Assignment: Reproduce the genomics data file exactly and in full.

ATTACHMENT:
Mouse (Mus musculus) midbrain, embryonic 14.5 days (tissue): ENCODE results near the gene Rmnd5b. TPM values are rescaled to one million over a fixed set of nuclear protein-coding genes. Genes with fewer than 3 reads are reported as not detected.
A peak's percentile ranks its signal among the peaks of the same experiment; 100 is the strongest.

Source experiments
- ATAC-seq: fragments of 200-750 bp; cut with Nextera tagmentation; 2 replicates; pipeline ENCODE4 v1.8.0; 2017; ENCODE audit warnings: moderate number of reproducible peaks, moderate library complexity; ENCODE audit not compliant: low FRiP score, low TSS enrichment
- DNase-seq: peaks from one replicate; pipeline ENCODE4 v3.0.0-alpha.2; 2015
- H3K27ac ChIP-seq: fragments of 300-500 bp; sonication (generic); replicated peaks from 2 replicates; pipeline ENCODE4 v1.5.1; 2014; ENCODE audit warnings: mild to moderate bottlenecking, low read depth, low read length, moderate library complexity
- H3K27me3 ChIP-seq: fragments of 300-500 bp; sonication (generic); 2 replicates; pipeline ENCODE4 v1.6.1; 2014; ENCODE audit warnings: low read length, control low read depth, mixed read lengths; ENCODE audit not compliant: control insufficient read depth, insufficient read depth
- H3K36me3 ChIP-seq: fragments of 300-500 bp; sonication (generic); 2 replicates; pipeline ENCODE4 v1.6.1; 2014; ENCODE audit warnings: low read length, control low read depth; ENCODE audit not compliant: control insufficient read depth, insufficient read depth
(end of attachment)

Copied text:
Mouse (Mus musculus) midbrain, embryonic 14.5 days (tissue): ENCODE results near the gene Rmnd5b. TPM values are rescaled to one million over a fixed set of nuclear protein-coding genes. Genes with fewer than 3 reads are reported as not detected.
A peak's percentile ranks its signal among the peaks of the same experiment; 100 is the strongest.

Source experiments
- ATAC-seq: fragments of 200-750 bp; cut with Nextera tagmentation; 2 replicates; pipeline ENCODE4 v1.8.0; 2017; ENCODE audit warnings: moderate number of reproducible peaks, moderate library complexity; ENCODE audit not compliant: low FRiP score, low TSS enrichment
- DNase-seq: peaks from one replicate; pipeline ENCODE4 v3.0.0-alpha.2; 2015
- H3K27ac ChIP-seq: fragments of 300-500 bp; sonication (generic); replicated peaks from 2 replicates; pipeline ENCODE4 v1.5.1; 2014; ENCODE audit warnings: mild to moderate bottlenecking, low read depth, low read length, moderate library complexity
- H3K27me3 ChIP-seq: fragments of 300-500 bp; sonication (generic); 2 replicates; pipeline ENCODE4 v1.6.1; 2014; ENCODE audit warnings: low read length, control low read depth, mixed read lengths; ENCODE audit not compliant: control insufficient read depth, insufficient read depth
- H3K36me3 ChIP-seq: fragments of 300-500 bp; sonication (generic); 2 replicates; pipeline ENCODE4 v1.6.1; 2014; ENCODE audit warnings: low read length, control low read depth; ENCODE audit not compliant: control insufficient read depth, insufficient read depth